It’s been widely expressed in the gaming community that Shadow of Mordor is a “clone” or “re-skin” of Rocksteady’s Batman: Arkham series and Ubisoft’s Assassin’s Creed series. It’s common practice to draw comparisons of everything new we encounter in life: young athletes remind us of the great ones from the 80’s; comedians have similar styles or draw inspiration from those that came before them. This isn’t a bad thing, but it can be misleading. It’s natural because it helps us explain our perspective in fewer words. But in the case of Shadow of Mordor, it’s much more than a clone of other great games. The games it’s compared to only paint a portion of the truth. Sure, it borrows heavily from them, but Monolith Productions have created a brand new system, not yet seen in video games, that will certainly be reproduced in other games in the future. This one system alone makes Shadow of Mordor different enough that it should be considered an evolutionary step forward in 3rd person action games.
In Shadow of Mordor you play as Talion, a ranger of Gondor who witnesses the execution of his wife and son, prior to being subjected to a ritual human sacrifice in the name of the Black Hand of Sauron. This gruesome scene sets the stage for what is a very violent game - not unlike the Lord of the Rings movies, particularly the original trilogy. The way the prologue unfolds is with a combination of cut-scenes, flashbacks, and player-controlled gameplay. I can’t recall the last time I participated in an introduction quite like this. I was immediately invested in Talion and his family as these scenes showed powerful imagery of a loving family slaughtered by the repulsive Uruk-hai. I’m a sucker for revenge stories - I was quickly hooked.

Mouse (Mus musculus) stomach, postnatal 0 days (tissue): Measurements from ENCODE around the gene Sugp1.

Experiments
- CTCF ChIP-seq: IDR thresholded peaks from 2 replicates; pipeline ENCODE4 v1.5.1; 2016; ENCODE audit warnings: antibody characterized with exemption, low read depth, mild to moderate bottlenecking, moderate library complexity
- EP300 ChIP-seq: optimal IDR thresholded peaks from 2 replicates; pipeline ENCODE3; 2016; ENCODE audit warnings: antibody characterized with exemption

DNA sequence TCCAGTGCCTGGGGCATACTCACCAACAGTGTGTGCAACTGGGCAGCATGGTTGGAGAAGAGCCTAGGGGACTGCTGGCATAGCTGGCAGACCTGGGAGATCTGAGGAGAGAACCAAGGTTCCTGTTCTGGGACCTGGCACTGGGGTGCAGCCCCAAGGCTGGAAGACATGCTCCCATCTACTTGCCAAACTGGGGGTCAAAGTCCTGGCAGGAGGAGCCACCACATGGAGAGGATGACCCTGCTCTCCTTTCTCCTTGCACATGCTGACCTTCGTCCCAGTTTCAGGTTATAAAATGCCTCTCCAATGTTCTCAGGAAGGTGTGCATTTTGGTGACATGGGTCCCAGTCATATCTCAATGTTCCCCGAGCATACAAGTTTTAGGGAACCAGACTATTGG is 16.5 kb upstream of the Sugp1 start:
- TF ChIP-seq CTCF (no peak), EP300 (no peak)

Following Talion’s death he is met in the Wraith world by a nameless elf who acts as a guide in both the tutorial and the game’s story. The circumstances of their encounter appears to be more than coincidence - as if their fates are tied together. Eventually you’ll learn that elf is none other than Celebrimbor; the elf that forged the One Ring. This is the reason we get to chase Gollum around. He views Celebrimbor as a god-like figure for having such power as to craft his “precious.” Gollum is very well represented in the game and rivals the performance seen in the films. You also learn more about Celebrimbor by uncovering the artifacts spread throughout the world. By rotating the object in the game menu and finding a particular spot on it, you can activate an audio log that gives a snippet of data about Celebrimbor’s past.
If you’re expecting a sweeping epic story like Tolkein’s original work, you’re going to be extremely disappointed. This is not a big story with amazing characters. This is a fairly average tale of revenge - rather how two protagonists seek revenge. Don’t play this for the story - play it for the combat.
The Nemesis System